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Undergraduates Writing with Power Intention Comfort

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Undergraduates Writing with Power Intention Comfort

  1. 1. Writing with Intention Power Comfort<br />Ilene D. Alexander, PhD<br />University of Minnesota<br />Center for Teaching and Learning<br />z.umn.edu/idaportal<br />http://neh2.wordpress.com/2006/10/03/teamwork/<br />
  2. 2. Demonstrating Learning – items from your course module<br />Communicate in a clear, systematic and concise way for a range of different purposes and audiences<br />Employing both written and oral presentation skills<br />Apply knowledge to the solution of familiar and unfamiliar problems – writing to learn<br />Demonstrate initiative and responsibility –intentionality and revision<br />Manage and reflect on their own learning, including an awareness of personal learning styles – writing as a process<br />Interact and negotiate effectively and impartially with individuals and groups in a variety of contexts – meaning making <br />
  3. 3. Adult Learning<br />think dialectically <br />decision-making moves between objective/subjective, universal/specific <br />employ practical logic <br />attend to internal features of a given situation to reason contextually “in a deep and critical way”; inferential reasoning)<br />“know how we know what we know”<br />conscious of own/others’ learning, ability to adjust styles situationally; know grounds for decision-making<br />engage in critical reflection<br />assessing match between earlier rules/practices/practical theories and emerging understandings in “interpersonal, work and political lives” (Stephen Brookfield, 2000)<br />
  4. 4. "I hate writing, I love having written.”<br />- Dorothy Parker, writer of fiction, journalism<br />
  5. 5. Writing with Power<br />Writing with power also means <br />getting power over your<br />self and over the writing<br />process: knowing what <br />you are doing as you <br />write; being in charge; <br />having control; not feeling <br />Stuck or helpless or intimidated. <br />- Peter ElbowU Massachusetts-Amherst<br />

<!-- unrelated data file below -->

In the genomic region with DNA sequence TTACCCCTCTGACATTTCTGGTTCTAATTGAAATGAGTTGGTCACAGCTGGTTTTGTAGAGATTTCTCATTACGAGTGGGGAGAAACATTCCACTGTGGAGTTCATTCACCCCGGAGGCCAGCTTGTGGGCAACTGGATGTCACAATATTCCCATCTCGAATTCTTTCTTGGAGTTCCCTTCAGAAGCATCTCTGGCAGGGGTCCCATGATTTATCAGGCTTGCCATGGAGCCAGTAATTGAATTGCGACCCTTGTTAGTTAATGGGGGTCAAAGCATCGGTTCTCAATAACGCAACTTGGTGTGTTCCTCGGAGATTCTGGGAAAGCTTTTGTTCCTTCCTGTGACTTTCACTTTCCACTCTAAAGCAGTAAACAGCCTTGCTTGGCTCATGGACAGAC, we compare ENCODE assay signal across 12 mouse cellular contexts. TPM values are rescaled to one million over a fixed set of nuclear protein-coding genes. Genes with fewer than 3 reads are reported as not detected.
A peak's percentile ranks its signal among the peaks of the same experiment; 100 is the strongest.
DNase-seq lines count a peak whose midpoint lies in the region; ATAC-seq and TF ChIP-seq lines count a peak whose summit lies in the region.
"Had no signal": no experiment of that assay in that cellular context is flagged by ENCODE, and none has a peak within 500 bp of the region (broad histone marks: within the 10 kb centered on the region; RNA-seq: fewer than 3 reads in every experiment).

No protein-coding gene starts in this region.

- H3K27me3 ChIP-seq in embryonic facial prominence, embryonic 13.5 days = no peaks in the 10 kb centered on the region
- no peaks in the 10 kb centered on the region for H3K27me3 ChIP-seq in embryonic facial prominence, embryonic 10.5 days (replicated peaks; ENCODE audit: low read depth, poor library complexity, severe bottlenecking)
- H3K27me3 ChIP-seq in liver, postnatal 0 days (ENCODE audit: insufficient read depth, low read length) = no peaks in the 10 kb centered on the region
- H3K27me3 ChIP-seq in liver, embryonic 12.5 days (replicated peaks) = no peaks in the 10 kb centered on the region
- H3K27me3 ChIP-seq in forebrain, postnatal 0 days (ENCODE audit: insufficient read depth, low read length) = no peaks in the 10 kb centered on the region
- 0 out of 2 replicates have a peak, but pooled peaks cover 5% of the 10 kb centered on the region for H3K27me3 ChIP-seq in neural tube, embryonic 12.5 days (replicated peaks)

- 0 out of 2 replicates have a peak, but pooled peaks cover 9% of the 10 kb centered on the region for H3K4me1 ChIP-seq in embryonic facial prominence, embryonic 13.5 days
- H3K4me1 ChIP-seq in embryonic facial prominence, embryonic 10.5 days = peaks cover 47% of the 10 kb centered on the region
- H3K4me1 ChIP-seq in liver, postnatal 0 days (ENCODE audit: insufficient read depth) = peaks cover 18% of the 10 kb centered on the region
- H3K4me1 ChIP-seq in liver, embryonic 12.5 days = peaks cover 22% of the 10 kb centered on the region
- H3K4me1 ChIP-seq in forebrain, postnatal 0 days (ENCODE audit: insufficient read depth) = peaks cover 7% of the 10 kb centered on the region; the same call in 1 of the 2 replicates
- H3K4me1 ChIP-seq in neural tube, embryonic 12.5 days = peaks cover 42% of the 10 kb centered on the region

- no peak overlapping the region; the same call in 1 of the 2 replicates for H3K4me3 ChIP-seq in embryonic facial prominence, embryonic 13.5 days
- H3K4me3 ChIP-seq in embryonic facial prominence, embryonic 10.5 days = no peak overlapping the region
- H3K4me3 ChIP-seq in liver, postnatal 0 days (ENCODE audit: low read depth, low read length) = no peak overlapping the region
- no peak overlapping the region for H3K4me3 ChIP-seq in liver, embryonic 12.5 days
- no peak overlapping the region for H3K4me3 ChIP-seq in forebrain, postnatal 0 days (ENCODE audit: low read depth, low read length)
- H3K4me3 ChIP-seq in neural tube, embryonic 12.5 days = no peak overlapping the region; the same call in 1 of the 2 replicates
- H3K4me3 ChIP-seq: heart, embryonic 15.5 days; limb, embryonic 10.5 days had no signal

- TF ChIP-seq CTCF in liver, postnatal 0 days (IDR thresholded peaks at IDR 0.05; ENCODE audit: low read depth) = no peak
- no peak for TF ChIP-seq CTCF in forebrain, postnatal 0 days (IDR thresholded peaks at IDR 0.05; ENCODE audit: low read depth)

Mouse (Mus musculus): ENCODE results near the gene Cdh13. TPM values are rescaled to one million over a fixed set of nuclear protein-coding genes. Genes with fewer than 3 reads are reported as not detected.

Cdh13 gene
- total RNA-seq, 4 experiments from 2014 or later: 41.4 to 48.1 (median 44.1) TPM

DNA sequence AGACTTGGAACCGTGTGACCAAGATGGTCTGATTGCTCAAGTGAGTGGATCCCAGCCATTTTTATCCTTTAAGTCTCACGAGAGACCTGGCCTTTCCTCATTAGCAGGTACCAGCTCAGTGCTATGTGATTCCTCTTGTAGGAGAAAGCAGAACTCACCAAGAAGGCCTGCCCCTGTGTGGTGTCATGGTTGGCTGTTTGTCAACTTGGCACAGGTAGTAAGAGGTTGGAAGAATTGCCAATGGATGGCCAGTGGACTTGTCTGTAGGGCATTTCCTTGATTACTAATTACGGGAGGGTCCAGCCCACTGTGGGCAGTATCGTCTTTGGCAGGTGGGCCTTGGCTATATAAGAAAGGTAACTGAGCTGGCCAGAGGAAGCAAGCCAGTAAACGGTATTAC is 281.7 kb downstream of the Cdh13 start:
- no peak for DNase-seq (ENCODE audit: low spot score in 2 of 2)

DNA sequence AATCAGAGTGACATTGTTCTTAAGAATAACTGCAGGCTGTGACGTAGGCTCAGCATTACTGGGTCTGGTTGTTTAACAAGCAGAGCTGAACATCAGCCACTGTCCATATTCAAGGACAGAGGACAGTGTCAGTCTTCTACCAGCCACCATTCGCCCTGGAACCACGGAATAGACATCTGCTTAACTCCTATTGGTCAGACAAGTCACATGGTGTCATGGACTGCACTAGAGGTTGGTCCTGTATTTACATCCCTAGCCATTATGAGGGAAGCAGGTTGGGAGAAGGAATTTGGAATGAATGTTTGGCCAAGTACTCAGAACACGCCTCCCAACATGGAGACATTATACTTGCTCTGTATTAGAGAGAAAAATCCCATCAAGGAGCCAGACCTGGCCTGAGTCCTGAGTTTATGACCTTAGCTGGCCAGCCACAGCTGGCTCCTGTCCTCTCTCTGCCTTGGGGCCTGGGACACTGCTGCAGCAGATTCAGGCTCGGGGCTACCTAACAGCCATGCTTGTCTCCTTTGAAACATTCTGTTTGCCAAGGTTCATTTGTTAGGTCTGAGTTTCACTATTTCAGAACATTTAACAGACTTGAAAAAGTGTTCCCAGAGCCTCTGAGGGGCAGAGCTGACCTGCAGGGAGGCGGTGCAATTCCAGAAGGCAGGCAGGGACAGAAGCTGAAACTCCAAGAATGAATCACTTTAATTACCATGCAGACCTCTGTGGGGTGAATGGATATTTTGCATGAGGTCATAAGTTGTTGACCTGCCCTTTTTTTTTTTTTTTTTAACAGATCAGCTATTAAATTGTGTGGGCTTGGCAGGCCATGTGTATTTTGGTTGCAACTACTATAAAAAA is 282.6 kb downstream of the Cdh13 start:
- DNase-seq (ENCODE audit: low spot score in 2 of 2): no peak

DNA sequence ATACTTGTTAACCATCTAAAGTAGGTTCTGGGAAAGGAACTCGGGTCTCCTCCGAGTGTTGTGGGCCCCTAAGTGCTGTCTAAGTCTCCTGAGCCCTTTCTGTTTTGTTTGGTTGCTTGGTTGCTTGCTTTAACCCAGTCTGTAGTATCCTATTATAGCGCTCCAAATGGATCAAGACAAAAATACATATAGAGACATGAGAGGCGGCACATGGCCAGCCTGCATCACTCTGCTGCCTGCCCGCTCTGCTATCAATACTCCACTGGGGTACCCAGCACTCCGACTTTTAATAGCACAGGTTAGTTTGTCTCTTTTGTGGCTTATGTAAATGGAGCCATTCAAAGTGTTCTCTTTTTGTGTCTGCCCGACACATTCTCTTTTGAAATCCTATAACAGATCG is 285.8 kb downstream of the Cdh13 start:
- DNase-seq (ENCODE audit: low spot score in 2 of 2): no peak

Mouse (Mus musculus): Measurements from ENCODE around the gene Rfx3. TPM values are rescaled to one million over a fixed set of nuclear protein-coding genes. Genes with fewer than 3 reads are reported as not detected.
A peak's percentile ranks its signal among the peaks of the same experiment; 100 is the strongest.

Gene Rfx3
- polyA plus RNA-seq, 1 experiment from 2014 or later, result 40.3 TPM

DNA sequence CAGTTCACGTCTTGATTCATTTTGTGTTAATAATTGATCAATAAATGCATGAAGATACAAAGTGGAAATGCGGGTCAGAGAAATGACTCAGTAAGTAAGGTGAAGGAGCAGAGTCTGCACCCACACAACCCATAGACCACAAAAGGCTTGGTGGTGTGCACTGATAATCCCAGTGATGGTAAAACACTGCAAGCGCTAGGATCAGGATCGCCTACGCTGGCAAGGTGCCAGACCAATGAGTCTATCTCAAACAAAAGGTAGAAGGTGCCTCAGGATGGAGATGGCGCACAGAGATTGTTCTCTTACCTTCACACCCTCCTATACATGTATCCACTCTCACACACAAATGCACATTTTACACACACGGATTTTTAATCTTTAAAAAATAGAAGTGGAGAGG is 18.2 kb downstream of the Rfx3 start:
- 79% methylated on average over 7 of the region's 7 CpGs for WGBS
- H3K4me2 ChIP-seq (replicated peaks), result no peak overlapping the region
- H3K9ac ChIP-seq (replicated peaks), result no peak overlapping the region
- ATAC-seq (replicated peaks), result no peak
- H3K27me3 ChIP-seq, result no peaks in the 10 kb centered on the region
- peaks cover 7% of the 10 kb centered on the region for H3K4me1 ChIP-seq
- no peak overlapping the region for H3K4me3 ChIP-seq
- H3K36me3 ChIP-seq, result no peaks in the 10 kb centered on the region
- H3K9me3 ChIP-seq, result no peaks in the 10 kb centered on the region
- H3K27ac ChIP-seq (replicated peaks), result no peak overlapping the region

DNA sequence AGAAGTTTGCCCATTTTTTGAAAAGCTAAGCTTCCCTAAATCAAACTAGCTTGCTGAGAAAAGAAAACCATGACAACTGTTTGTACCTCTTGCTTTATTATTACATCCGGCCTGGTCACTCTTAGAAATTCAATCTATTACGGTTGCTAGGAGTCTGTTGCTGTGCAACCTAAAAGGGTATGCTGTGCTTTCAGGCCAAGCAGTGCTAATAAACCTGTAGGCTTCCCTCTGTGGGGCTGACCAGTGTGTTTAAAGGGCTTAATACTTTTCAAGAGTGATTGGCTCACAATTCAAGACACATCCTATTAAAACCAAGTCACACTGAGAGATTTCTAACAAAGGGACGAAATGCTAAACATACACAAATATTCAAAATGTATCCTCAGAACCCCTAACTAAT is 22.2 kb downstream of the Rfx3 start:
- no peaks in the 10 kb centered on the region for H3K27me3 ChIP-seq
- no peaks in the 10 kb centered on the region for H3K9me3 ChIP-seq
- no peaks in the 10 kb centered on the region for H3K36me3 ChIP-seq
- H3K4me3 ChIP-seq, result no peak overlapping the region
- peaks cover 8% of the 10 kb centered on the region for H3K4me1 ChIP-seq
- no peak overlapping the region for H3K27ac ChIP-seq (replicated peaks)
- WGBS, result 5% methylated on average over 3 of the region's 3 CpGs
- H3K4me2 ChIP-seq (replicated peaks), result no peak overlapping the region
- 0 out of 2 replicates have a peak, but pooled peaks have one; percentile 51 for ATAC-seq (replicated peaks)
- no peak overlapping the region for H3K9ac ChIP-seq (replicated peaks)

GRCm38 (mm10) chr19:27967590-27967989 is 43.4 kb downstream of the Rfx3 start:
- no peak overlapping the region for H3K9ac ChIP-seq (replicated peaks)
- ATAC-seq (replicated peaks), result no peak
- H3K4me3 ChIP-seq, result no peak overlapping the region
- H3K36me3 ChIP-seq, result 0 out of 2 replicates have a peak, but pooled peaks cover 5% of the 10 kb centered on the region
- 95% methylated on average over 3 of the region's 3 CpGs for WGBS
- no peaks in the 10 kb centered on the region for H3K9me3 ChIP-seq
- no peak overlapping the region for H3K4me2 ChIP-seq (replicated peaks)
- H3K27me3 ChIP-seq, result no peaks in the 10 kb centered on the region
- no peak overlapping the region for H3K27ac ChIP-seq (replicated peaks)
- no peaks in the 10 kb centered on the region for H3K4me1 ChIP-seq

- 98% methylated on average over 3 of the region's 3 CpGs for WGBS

6. 6. Writing with Power & Intention<br />Sometimes real world problems that compel us to communicate are economic. Other times the defects are political. Sometimes the challenges are social: the deportation to immigrants, the treatment of people with racial, ethnic, or physical differences. Sometimes the flaws are personal…. <br />In all these cases, circumstances exist that call out for us to communicate with others. <br />Understanding [what compels communication] is essential because without it we cannot effectively determine purpose.”<br />http://grammar.ccc.commnet.edu/grammar/composition/purpose.htm <br />
  7. 7. Writing as Meaning Making<br />And [Barbara Kamler] is right.  Writing isn’t an activity that you do to whip up a study or report after understanding ideas and thinking up insights.  Writing is the very route scholars take in order to think things through.  As such, it isn’t such an extrinsic instrument, but an essential process in scholarly work.   What is even more interesting, … is that writing is not only thinking, but it’s also forming your identity as a scholar.<br />So today, I’m not just writing up my research proposal.  I’ll be gathering the ideas accumulated from research, processing them and thinking them through.  <br /> strugglingSCHOLAR blog: http://jcgosj.wordpress.com/<br />
  8. 8. Writing as a Process<br />http://stevendkrause.com/tprw/introduction.html<br />
  9. 9. Read and Respond like a Real Reader<br />Cleo Martin, U Iowa<br />Responding to Student Writing<br />
  10. 10. What Is Feedback? And Why Bother?<br />